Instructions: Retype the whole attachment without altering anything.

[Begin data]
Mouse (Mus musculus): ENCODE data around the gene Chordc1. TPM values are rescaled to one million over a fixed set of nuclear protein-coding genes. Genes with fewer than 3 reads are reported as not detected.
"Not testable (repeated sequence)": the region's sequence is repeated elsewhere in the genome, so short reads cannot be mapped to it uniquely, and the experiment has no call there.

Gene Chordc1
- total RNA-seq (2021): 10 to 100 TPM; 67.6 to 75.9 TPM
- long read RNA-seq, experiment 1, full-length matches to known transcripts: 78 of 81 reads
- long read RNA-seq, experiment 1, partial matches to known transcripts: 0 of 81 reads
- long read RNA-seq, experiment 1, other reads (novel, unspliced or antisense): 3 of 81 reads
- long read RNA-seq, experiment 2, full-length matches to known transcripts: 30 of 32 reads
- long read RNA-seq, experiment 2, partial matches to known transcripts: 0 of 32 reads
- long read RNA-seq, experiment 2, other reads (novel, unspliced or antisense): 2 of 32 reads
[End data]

Mouse (Mus musculus): ENCODE data around the gene Chordc1. TPM values are rescaled to one million over a fixed set of nuclear protein-coding genes. Genes with fewer than 3 reads are reported as not detected.
"Not testable (repeated sequence)": the region's sequence is repeated elsewhere in the genome, so short reads cannot be mapped to it uniquely, and the experiment has no call there.

Gene Chordc1
- total RNA-seq (2021): 10 to 100 TPM; 67.6 to 75.9 TPM
- long read RNA-seq, experiment 1, full-length matches to known transcripts: 78 of 81 reads
- long read RNA-seq, experiment 1, partial matches to known transcripts: 0 of 81 reads
- long read RNA-seq, experiment 1, other reads (novel, unspliced or antisense): 3 of 81 reads
- long read RNA-seq, experiment 2, full-length matches to known transcripts: 30 of 32 reads
- long read RNA-seq, experiment 2, partial matches to known transcripts: 0 of 32 reads
- long read RNA-seq, experiment 2, other reads (novel, unspliced or antisense): 2 of 32 reads